Tuesday, January 12, 2016

Student Art Sale Success!

I am constantly looking for ways to motivate my Art students. They don't seem to care very much about grades, in fact, the threat of a bad grade almost always backfires; it makes them feel like I'm an authority figure trying to judge and control them, rather than a teacher trying to help them succeed. I've noticed that they all care about friends and family members, however.

I have some students who will spend twice the effort on a project if they have someone in mind for whom to make their art. An upcoming niece's birthday will give an assignment enough added purpose, in the mind of a student, to make the pieces a superior. Most students will put forth more effort if there's food involved, and almost all are motivated by money.

So I decided this year, we should have a Christmas art sale.

Matt Forrest, a new printmaking professor at Georgia College and State University showed up at my classroom doorstep one day with talent and a desire to volunteer. I mentioned an art sale and he immediately got busy taking pictures of my student's paintings and printing them out. I mounted them onto foam board and shrink wrapped  (AKA plastic wrapped) them for a professional touch.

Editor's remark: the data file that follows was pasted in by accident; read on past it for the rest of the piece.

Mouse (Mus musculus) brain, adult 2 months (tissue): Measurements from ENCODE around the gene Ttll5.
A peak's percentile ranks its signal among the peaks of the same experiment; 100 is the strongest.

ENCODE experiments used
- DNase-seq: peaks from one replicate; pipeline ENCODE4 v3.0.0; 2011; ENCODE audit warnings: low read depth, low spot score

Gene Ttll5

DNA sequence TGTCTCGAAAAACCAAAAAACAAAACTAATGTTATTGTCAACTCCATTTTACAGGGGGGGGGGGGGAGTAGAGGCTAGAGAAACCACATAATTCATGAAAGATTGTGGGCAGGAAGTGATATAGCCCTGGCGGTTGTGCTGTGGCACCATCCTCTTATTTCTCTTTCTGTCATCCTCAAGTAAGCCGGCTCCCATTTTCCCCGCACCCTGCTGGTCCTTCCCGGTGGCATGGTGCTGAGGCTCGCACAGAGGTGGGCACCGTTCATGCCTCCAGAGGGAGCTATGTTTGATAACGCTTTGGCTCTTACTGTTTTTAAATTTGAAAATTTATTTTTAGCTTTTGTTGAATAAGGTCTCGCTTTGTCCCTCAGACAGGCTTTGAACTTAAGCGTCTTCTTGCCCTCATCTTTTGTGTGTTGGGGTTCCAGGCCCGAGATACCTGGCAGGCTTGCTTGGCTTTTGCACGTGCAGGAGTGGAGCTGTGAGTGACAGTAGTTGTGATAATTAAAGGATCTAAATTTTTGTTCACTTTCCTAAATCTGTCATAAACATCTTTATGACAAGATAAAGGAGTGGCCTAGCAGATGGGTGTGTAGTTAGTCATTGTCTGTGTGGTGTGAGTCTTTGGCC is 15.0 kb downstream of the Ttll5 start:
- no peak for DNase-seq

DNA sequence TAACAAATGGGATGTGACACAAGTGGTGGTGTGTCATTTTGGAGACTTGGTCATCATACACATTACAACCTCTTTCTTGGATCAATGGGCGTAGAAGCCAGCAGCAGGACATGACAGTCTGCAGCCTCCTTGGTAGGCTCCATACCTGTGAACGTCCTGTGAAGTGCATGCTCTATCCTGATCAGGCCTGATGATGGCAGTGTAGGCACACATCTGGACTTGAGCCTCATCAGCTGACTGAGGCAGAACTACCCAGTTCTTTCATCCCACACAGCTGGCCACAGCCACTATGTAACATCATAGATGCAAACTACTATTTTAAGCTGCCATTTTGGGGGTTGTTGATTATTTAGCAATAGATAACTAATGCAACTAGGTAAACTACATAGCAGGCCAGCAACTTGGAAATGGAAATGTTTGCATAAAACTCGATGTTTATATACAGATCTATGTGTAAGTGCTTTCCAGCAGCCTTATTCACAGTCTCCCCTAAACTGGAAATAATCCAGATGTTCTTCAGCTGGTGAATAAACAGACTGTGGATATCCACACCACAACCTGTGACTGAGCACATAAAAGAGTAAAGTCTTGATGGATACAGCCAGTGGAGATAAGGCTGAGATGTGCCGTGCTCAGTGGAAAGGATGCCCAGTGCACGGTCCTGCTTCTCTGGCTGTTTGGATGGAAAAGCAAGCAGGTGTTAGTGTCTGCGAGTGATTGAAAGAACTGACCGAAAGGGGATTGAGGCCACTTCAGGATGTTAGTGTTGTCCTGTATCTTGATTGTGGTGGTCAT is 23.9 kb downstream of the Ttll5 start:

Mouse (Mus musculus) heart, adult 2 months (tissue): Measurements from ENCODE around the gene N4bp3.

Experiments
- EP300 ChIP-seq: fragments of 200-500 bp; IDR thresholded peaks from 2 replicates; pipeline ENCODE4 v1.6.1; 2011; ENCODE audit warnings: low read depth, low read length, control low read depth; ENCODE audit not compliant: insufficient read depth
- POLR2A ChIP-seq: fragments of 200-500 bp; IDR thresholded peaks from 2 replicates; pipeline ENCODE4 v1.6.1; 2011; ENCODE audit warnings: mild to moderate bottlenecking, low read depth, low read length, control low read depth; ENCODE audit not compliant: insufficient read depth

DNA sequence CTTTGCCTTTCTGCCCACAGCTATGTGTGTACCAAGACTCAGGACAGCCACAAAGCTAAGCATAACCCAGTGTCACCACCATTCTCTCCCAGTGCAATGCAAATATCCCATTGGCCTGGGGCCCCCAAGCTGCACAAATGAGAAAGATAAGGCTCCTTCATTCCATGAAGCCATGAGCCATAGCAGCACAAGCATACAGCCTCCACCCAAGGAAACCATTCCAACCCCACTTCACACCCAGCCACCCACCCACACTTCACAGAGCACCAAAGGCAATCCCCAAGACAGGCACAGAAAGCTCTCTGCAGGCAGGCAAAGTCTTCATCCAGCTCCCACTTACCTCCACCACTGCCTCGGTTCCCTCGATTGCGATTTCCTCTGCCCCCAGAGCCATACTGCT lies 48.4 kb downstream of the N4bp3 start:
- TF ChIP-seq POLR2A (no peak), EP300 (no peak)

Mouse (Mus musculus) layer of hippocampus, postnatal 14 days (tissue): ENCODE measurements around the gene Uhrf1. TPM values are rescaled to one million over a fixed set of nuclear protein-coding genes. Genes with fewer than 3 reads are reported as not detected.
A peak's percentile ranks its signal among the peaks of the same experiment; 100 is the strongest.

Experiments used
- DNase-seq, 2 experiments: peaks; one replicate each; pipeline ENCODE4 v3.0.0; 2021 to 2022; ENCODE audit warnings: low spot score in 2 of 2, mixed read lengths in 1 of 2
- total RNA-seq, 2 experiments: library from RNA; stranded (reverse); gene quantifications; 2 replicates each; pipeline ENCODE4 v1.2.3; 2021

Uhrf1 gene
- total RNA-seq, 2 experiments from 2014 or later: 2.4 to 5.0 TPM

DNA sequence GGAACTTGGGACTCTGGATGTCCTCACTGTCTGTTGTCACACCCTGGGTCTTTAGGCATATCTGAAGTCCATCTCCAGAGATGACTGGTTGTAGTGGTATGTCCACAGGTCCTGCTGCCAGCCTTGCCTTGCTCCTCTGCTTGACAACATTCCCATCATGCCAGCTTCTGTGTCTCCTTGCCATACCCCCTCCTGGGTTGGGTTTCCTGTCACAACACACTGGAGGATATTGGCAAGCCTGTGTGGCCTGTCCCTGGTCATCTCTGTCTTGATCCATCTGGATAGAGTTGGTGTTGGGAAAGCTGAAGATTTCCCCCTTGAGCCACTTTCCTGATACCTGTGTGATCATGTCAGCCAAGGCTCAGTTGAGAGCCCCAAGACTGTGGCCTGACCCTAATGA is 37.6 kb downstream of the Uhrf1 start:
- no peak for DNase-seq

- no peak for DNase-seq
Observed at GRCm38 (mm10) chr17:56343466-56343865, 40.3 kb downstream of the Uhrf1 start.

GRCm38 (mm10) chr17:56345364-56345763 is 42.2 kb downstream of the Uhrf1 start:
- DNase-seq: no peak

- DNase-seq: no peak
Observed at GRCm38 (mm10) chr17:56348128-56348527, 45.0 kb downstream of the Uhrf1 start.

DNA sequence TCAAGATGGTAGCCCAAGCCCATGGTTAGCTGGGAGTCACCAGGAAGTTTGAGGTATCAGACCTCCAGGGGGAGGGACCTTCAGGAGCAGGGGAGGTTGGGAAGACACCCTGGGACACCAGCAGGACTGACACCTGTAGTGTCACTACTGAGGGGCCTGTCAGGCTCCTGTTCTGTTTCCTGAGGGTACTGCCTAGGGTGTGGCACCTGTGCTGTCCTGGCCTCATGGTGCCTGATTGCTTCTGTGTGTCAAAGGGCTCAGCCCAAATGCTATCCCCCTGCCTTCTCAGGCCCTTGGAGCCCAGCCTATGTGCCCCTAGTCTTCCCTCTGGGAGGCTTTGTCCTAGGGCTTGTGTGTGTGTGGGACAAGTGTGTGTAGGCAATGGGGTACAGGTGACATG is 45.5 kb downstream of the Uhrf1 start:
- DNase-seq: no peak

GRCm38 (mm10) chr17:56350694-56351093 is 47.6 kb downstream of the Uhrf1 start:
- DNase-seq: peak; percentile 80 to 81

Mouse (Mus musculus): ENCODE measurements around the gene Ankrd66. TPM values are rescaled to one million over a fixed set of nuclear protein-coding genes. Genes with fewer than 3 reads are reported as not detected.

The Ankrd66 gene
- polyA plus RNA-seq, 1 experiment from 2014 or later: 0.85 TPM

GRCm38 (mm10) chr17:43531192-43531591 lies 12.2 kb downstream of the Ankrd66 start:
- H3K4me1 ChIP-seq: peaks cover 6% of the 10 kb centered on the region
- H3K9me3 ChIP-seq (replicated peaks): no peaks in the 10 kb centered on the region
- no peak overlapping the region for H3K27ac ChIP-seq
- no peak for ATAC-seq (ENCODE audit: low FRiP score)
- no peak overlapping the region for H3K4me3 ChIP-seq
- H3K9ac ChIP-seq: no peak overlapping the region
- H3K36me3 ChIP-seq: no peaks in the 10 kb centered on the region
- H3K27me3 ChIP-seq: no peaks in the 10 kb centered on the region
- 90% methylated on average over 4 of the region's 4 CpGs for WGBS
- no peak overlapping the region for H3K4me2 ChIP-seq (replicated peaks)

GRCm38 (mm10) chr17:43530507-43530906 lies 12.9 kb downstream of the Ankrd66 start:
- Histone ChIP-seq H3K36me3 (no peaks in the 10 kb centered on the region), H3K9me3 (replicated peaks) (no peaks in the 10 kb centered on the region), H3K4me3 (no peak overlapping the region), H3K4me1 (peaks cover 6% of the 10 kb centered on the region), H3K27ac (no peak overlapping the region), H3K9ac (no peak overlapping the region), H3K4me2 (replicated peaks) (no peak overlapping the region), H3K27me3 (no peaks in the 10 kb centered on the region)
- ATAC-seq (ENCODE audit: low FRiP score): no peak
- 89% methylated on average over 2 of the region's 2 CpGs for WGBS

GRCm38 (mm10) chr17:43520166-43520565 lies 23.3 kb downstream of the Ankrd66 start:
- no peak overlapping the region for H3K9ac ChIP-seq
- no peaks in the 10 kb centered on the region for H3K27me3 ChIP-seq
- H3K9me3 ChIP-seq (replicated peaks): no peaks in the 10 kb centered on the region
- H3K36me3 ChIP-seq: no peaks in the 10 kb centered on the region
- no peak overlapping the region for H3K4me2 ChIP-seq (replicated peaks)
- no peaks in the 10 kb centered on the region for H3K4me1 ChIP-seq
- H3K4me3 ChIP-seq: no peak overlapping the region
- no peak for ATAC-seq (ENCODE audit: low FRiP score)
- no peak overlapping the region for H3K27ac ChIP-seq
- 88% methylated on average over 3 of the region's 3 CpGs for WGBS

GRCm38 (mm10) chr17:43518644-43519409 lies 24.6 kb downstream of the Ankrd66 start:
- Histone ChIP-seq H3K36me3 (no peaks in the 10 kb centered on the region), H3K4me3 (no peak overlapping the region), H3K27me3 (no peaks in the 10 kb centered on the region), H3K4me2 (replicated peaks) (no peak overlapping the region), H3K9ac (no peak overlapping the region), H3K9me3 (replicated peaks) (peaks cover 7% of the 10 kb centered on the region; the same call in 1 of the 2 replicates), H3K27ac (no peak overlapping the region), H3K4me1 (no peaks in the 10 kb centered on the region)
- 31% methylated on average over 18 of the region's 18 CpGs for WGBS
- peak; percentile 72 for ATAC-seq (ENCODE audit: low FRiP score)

Matt also printed some copies onto a special paper. He taught my students how to soak their images in water, peal off the plastic portion of the paper and place it on mugs that I had ordered from Crate and Barrel. It takes a little effort to keep the image smooth as it dries, but we managed to keep most in tact, and then we baked them in the oven at about 300 until it became glossy, like the rest of the mug.

We also sold ceramic ornaments displayed on a Christmas tree. Students worked collaboratively glazing and painting ornaments that they didn't necessarily make.

We kept the pricing simple and reasonable. Mugs and prints sold for $10 each and each student got to pocket the money for his/her product while still holding onto the original artwork! The ornaments sold for $2.00 a piece and we earned just enough for a pizza party. Helping students make products they can be proud to display and comfortable marketing is so rewarding for me, as a teacher.

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